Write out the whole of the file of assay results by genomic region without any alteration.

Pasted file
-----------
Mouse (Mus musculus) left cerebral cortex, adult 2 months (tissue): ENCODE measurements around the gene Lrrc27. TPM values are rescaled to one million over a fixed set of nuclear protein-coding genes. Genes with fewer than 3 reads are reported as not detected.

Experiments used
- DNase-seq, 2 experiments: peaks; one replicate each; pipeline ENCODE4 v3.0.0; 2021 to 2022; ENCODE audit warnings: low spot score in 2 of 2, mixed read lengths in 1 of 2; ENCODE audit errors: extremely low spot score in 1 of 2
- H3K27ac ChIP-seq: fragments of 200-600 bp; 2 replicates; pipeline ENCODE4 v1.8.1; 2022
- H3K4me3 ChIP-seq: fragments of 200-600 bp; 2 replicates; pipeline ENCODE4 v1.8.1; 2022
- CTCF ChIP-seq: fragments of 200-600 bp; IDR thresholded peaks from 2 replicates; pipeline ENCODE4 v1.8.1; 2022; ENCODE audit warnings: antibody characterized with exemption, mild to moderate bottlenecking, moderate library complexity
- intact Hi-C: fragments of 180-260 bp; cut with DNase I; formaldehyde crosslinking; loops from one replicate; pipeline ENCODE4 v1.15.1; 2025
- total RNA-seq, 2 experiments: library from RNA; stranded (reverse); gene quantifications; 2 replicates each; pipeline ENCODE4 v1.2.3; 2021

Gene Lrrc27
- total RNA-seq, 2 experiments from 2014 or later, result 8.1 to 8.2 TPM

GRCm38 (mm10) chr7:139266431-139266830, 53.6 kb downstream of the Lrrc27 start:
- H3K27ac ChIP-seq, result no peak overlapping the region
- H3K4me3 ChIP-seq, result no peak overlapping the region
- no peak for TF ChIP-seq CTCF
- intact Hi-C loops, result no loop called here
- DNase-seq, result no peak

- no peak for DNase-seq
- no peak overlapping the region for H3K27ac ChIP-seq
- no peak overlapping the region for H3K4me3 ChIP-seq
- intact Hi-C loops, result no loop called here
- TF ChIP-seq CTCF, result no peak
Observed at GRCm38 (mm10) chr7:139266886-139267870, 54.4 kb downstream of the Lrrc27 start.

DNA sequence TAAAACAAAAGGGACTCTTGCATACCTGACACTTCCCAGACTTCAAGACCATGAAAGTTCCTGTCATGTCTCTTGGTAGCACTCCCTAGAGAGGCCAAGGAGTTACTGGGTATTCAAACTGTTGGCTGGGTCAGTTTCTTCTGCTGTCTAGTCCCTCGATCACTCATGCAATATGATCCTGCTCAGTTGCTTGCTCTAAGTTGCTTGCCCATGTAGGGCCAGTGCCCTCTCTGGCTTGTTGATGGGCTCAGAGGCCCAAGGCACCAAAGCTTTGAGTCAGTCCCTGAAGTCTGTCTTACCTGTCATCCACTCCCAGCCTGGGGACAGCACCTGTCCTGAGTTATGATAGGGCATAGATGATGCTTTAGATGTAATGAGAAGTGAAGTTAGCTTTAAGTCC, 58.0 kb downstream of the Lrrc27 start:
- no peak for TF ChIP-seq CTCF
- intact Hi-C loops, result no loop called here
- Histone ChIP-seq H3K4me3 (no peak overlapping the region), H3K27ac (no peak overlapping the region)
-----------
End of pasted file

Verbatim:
Mouse (Mus musculus) left cerebral cortex, adult 2 months (tissue): ENCODE measurements around the gene Lrrc27. TPM values are rescaled to one million over a fixed set of nuclear protein-coding genes. Genes with fewer than 3 reads are reported as not detected.

Experiments used
- DNase-seq, 2 experiments: peaks; one replicate each; pipeline ENCODE4 v3.0.0; 2021 to 2022; ENCODE audit warnings: low spot score in 2 of 2, mixed read lengths in 1 of 2; ENCODE audit errors: extremely low spot score in 1 of 2
- H3K27ac ChIP-seq: fragments of 200-600 bp; 2 replicates; pipeline ENCODE4 v1.8.1; 2022
- H3K4me3 ChIP-seq: fragments of 200-600 bp; 2 replicates; pipeline ENCODE4 v1.8.1; 2022
- CTCF ChIP-seq: fragments of 200-600 bp; IDR thresholded peaks from 2 replicates; pipeline ENCODE4 v1.8.1; 2022; ENCODE audit warnings: antibody characterized with exemption, mild to moderate bottlenecking, moderate library complexity
- intact Hi-C: fragments of 180-260 bp; cut with DNase I; formaldehyde crosslinking; loops from one replicate; pipeline ENCODE4 v1.15.1; 2025
- total RNA-seq, 2 experiments: library from RNA; stranded (reverse); gene quantifications; 2 replicates each; pipeline ENCODE4 v1.2.3; 2021

Gene Lrrc27
- total RNA-seq, 2 experiments from 2014 or later, result 8.1 to 8.2 TPM

GRCm38 (mm10) chr7:139266431-139266830, 53.6 kb downstream of the Lrrc27 start:
- H3K27ac ChIP-seq, result no peak overlapping the region
- H3K4me3 ChIP-seq, result no peak overlapping the region
- no peak for TF ChIP-seq CTCF
- intact Hi-C loops, result no loop called here
- DNase-seq, result no peak

- no peak for DNase-seq
- no peak overlapping the region for H3K27ac ChIP-seq
- no peak overlapping the region for H3K4me3 ChIP-seq
- intact Hi-C loops, result no loop called here
- TF ChIP-seq CTCF, result no peak
Observed at GRCm38 (mm10) chr7:139266886-139267870, 54.4 kb downstream of the Lrrc27 start.

DNA sequence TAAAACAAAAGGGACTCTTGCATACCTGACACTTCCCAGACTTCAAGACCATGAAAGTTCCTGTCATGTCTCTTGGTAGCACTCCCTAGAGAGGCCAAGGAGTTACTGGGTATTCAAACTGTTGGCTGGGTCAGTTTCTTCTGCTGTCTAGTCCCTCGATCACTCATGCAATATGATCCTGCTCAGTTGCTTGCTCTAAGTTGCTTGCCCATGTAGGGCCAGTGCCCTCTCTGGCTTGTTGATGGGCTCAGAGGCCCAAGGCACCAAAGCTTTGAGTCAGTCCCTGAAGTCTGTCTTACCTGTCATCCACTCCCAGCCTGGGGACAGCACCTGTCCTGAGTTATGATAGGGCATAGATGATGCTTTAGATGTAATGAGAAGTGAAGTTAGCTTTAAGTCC, 58.0 kb downstream of the Lrrc27 start:
- no peak for TF ChIP-seq CTCF
- intact Hi-C loops, result no loop called here
- Histone ChIP-seq H3K4me3 (no peak overlapping the region), H3K27ac (no peak overlapping the region)